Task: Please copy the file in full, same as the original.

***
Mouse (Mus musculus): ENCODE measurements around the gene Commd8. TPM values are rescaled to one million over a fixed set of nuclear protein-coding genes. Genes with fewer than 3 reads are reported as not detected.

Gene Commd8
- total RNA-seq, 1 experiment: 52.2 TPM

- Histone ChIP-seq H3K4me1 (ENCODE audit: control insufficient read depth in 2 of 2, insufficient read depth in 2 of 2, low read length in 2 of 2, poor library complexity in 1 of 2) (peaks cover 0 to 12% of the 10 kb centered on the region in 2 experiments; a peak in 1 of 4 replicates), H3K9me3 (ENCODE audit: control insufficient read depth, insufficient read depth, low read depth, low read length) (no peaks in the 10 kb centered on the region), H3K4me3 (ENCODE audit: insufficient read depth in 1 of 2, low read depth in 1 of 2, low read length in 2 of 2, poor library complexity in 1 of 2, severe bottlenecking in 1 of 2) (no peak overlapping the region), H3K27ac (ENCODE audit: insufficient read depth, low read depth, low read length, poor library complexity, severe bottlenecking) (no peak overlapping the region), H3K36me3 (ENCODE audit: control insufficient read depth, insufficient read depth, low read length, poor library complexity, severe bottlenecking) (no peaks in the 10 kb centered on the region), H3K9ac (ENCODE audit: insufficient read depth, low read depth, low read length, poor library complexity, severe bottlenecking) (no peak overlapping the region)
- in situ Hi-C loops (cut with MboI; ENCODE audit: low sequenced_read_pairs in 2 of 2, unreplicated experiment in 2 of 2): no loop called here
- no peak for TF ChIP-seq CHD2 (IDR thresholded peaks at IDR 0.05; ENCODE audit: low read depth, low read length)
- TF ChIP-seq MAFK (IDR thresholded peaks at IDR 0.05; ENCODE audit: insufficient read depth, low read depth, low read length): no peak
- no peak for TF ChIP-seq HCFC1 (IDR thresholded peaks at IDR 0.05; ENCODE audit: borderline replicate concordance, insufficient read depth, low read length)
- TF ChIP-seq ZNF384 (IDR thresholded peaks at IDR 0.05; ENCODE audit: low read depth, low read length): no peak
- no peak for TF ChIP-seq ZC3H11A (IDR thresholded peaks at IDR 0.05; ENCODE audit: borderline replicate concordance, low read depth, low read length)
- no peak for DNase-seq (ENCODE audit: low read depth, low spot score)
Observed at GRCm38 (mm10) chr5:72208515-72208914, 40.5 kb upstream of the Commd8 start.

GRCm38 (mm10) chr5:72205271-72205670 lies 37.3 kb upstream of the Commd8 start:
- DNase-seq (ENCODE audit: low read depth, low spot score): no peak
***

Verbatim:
Mouse (Mus musculus): ENCODE measurements around the gene Commd8. TPM values are rescaled to one million over a fixed set of nuclear protein-coding genes. Genes with fewer than 3 reads are reported as not detected.

Gene Commd8
- total RNA-seq, 1 experiment: 52.2 TPM

- Histone ChIP-seq H3K4me1 (ENCODE audit: control insufficient read depth in 2 of 2, insufficient read depth in 2 of 2, low read length in 2 of 2, poor library complexity in 1 of 2) (peaks cover 0 to 12% of the 10 kb centered on the region in 2 experiments; a peak in 1 of 4 replicates), H3K9me3 (ENCODE audit: control insufficient read depth, insufficient read depth, low read depth, low read length) (no peaks in the 10 kb centered on the region), H3K4me3 (ENCODE audit: insufficient read depth in 1 of 2, low read depth in 1 of 2, low read length in 2 of 2, poor library complexity in 1 of 2, severe bottlenecking in 1 of 2) (no peak overlapping the region), H3K27ac (ENCODE audit: insufficient read depth, low read depth, low read length, poor library complexity, severe bottlenecking) (no peak overlapping the region), H3K36me3 (ENCODE audit: control insufficient read depth, insufficient read depth, low read length, poor library complexity, severe bottlenecking) (no peaks in the 10 kb centered on the region), H3K9ac (ENCODE audit: insufficient read depth, low read depth, low read length, poor library complexity, severe bottlenecking) (no peak overlapping the region)
- in situ Hi-C loops (cut with MboI; ENCODE audit: low sequenced_read_pairs in 2 of 2, unreplicated experiment in 2 of 2): no loop called here
- no peak for TF ChIP-seq CHD2 (IDR thresholded peaks at IDR 0.05; ENCODE audit: low read depth, low read length)
- TF ChIP-seq MAFK (IDR thresholded peaks at IDR 0.05; ENCODE audit: insufficient read depth, low read depth, low read length): no peak
- no peak for TF ChIP-seq HCFC1 (IDR thresholded peaks at IDR 0.05; ENCODE audit: borderline replicate concordance, insufficient read depth, low read length)
- TF ChIP-seq ZNF384 (IDR thresholded peaks at IDR 0.05; ENCODE audit: low read depth, low read length): no peak
- no peak for TF ChIP-seq ZC3H11A (IDR thresholded peaks at IDR 0.05; ENCODE audit: borderline replicate concordance, low read depth, low read length)
- no peak for DNase-seq (ENCODE audit: low read depth, low spot score)
Observed at GRCm38 (mm10) chr5:72208515-72208914, 40.5 kb upstream of the Commd8 start.

GRCm38 (mm10) chr5:72205271-72205670 lies 37.3 kb upstream of the Commd8 start:
- DNase-seq (ENCODE audit: low read depth, low spot score): no peak